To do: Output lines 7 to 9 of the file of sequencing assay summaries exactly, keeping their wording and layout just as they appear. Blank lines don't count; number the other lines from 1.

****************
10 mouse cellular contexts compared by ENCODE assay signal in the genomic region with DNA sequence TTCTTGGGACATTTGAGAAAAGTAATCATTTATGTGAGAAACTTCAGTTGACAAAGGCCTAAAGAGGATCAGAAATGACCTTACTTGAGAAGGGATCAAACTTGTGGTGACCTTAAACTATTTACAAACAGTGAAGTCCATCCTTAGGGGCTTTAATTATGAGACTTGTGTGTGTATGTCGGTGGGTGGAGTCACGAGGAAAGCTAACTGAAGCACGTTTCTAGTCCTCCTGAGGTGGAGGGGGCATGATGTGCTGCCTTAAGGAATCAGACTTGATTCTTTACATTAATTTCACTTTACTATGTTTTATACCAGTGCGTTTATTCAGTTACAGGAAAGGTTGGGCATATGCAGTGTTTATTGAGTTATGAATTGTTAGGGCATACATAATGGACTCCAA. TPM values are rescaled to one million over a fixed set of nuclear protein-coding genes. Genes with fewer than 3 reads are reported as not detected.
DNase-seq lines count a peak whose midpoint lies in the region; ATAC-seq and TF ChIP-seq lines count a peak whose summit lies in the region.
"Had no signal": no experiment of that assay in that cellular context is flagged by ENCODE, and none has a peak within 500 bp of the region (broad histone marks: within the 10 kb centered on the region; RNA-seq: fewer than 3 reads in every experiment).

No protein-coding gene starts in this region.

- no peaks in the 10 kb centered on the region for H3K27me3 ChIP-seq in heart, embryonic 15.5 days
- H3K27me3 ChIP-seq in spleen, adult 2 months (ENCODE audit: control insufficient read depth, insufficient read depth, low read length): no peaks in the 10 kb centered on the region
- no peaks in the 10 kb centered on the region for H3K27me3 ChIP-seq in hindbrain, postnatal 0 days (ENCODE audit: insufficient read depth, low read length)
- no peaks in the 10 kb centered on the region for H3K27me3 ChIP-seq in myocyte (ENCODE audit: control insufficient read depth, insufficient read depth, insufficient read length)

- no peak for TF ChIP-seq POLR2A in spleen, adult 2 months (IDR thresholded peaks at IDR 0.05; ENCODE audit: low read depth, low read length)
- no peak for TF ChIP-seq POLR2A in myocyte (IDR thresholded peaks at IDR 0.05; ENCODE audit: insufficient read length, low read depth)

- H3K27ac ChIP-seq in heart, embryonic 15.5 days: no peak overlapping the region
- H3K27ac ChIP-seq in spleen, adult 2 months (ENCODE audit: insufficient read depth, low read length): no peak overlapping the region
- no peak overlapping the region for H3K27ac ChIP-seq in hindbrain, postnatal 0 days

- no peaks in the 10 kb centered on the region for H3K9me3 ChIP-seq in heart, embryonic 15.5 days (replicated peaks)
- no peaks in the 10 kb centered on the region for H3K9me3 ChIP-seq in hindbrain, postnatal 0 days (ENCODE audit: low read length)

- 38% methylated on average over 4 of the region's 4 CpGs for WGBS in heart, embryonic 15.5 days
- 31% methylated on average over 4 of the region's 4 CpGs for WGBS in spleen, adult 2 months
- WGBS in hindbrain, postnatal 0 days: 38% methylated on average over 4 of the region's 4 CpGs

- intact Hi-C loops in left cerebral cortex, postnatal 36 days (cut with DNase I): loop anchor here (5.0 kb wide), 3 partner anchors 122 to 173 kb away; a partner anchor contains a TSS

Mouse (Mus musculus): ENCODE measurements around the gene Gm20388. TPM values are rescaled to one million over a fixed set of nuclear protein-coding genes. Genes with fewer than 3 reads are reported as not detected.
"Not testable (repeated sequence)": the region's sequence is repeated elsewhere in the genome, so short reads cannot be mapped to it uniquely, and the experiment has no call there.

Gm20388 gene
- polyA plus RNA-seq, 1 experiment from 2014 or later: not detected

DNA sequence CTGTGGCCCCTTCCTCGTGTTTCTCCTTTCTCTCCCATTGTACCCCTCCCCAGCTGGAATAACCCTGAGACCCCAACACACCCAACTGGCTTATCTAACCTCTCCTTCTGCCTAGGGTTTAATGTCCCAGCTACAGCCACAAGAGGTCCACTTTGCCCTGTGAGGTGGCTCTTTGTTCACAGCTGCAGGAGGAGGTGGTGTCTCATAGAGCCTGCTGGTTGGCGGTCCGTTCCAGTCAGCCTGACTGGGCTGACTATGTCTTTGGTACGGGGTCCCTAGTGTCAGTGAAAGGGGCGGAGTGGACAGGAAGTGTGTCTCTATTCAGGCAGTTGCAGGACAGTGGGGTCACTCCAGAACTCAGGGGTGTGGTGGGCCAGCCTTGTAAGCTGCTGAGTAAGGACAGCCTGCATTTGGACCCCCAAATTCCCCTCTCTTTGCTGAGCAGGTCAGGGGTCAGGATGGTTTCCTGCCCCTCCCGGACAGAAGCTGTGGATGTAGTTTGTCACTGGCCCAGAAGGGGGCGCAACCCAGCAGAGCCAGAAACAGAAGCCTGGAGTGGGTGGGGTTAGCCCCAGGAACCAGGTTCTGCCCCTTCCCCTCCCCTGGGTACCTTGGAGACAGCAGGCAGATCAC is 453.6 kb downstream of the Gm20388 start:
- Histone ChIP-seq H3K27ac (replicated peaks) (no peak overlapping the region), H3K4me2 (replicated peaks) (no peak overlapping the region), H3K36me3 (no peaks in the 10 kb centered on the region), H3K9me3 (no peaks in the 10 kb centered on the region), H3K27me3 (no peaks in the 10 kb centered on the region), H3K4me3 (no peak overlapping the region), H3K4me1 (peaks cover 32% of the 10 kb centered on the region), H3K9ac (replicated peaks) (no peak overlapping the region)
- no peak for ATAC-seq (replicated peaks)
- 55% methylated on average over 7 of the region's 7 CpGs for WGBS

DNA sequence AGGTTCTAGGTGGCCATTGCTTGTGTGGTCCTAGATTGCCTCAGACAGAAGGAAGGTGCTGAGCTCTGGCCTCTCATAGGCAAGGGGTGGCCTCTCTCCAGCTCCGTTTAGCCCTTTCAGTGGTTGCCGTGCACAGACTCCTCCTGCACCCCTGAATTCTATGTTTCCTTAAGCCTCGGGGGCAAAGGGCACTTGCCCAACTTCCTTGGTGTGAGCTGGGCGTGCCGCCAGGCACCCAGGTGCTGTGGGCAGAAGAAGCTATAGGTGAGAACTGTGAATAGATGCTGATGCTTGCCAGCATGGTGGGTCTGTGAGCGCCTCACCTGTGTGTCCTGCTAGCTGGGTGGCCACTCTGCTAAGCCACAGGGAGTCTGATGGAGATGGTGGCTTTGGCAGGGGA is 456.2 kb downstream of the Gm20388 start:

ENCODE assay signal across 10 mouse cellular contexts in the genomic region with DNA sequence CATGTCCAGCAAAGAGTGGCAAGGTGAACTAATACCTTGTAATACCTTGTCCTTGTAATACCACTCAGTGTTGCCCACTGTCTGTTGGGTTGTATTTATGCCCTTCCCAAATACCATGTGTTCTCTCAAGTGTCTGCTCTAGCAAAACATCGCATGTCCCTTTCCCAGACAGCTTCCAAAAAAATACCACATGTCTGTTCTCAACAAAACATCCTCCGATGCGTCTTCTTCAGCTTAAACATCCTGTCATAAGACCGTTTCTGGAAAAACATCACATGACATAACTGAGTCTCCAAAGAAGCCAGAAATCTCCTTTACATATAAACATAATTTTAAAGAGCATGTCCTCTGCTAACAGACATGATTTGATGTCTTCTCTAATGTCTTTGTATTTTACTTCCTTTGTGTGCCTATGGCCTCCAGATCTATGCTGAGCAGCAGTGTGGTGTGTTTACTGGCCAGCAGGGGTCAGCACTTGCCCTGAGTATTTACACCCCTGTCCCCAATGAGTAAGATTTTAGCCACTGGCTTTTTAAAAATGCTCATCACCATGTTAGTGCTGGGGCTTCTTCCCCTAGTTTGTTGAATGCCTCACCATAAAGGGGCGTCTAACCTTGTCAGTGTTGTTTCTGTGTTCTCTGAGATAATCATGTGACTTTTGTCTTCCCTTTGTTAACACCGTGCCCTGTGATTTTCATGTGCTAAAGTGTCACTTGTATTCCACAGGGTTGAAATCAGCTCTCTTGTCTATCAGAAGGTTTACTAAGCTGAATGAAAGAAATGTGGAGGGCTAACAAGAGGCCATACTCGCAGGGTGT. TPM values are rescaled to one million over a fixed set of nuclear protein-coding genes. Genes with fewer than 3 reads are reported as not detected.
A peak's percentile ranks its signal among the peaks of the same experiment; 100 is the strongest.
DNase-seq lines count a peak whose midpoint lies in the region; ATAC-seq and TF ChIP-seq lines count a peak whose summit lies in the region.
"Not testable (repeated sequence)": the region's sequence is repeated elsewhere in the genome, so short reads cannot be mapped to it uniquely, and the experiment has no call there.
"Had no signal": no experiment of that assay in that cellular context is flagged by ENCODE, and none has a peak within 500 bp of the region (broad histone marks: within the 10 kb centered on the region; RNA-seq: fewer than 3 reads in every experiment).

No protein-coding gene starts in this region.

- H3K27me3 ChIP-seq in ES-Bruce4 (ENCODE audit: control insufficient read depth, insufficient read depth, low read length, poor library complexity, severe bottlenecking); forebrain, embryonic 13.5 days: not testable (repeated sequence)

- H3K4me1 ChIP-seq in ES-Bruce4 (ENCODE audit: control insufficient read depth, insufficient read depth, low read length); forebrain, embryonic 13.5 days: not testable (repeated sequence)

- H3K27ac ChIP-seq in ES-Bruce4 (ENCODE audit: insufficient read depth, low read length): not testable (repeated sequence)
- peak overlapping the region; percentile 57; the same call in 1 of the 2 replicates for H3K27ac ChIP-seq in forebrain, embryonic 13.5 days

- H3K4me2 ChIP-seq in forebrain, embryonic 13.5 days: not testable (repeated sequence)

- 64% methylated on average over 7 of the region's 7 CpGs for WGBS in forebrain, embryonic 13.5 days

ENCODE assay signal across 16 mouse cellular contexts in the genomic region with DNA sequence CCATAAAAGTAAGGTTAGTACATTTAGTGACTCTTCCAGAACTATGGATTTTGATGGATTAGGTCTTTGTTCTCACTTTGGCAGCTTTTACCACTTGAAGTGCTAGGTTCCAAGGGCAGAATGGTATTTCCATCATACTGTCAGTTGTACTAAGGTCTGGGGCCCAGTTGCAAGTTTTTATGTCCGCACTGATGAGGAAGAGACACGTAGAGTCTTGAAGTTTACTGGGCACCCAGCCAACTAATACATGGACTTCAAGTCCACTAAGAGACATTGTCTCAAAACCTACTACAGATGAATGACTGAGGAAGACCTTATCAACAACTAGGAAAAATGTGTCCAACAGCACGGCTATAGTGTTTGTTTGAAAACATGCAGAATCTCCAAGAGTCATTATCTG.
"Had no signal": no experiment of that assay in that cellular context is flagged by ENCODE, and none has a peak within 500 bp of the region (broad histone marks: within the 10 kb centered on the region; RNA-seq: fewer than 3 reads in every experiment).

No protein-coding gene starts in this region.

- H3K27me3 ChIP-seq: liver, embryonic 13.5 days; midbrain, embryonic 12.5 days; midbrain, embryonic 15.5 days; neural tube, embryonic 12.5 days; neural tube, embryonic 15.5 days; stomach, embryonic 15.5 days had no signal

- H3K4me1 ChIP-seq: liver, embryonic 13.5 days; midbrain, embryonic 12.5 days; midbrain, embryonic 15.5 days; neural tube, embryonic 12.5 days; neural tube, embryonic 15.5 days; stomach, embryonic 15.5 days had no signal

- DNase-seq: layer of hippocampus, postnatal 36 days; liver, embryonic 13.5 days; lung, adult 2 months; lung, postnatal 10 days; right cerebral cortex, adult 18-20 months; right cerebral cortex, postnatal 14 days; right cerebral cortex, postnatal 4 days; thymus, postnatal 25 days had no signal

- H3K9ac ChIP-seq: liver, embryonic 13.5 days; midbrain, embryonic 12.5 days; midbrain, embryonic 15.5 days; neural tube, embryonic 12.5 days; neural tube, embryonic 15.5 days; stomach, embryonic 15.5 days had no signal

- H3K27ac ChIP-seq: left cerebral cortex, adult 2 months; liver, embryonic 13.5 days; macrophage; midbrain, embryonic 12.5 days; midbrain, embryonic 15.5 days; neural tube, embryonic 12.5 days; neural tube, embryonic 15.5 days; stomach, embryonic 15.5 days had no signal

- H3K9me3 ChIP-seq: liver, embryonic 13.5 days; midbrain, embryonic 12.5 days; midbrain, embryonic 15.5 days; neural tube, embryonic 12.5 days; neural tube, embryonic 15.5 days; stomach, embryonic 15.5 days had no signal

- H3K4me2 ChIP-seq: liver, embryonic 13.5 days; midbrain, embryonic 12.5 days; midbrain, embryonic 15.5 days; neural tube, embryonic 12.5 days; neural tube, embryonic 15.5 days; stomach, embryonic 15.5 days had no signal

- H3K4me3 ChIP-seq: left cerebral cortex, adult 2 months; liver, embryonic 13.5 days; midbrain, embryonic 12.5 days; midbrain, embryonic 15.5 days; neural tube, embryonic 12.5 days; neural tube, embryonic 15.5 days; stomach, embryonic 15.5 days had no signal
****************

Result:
- no peaks in the 10 kb centered on the region for H3K27me3 ChIP-seq in hindbrain, postnatal 0 days (ENCODE audit: insufficient read depth, low read length)
- no peaks in the 10 kb centered on the region for H3K27me3 ChIP-seq in myocyte (ENCODE audit: control insufficient read depth, insufficient read depth, insufficient read length)

- no peak for TF ChIP-seq POLR2A in spleen, adult 2 months (IDR thresholded peaks at IDR 0.05; ENCODE audit: low read depth, low read length)